Why Jewish Museums? An International Perspective

Barbara Kirshenblatt-Gimblett


A work in progress, the Museum of the History of Polish Jews in Warsaw offers a new vantage point for considering the wider question of what constitutes a Jewish museum and the role such museums can play in Europe today. Will it be a Jewish museum, however that is defined, a Polish museum, a Holocaust museum by another name, or something else? What will be the relation of the “museum of life”, as the Museum resolutely defines itself, to Holocaust education and commemoration, without becoming a “Holocaust museum”? This essay explores these questions from an international perspective.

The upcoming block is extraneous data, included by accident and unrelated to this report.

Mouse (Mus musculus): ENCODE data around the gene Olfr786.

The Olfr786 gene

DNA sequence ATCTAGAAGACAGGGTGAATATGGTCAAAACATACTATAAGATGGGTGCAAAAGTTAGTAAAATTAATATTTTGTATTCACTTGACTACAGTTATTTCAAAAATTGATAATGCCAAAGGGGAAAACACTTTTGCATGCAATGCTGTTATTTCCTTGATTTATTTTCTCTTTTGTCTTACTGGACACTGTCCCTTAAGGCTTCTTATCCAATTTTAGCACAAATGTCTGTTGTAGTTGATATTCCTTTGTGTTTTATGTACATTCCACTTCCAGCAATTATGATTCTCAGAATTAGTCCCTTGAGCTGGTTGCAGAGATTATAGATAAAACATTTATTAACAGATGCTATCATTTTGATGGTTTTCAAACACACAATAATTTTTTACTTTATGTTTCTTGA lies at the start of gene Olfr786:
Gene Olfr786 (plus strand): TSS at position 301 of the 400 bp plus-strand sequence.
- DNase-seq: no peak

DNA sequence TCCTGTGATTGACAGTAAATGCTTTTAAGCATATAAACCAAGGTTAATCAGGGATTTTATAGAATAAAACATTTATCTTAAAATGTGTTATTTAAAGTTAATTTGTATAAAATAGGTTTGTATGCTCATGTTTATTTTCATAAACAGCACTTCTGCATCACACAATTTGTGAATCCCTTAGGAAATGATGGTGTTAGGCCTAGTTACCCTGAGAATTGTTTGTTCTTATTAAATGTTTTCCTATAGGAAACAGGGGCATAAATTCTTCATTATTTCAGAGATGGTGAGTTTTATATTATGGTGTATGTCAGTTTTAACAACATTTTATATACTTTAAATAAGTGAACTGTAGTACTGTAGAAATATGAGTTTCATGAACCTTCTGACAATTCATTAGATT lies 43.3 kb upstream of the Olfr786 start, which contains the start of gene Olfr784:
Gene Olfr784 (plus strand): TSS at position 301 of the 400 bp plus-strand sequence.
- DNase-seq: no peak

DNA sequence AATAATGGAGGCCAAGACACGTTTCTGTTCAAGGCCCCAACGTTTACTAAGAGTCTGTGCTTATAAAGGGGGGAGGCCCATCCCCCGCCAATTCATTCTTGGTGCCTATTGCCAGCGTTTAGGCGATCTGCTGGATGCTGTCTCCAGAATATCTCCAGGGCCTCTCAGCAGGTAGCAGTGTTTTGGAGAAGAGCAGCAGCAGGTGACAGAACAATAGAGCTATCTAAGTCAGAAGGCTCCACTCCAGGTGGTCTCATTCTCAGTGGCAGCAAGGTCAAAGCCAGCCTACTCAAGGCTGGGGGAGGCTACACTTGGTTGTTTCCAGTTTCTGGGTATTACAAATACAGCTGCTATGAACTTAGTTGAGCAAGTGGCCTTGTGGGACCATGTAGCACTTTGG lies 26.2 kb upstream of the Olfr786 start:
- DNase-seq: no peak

Divergent Centers: Shaping Jewish Cultures in Israel and America, ed. Deborah Dash Moore and Ilan Troen, New Haven 2001.

Engel David, Historians of the Jews and the Holocaust, Stanford 2010.

The Jewish Contribution to Civilization: Reassessing an Idea, eds. Jeremy Cohen and Richard I. Cohen, Oxford 2012.

Literackie portrety Żydów, red. Eugenia Łoch, Lublin 1996.

Shandler Jeffrey, Shtetl: A Vernacular Intellectual History, New Brunswick 2013.

The Shtetl: New Evalua- tions, ed. Steven T. Katz, New York 2007.

Wokół akulturacji i asymilacji Żydów na ziemiach polskich, red. Konrad Zieliński, Lublin 2010.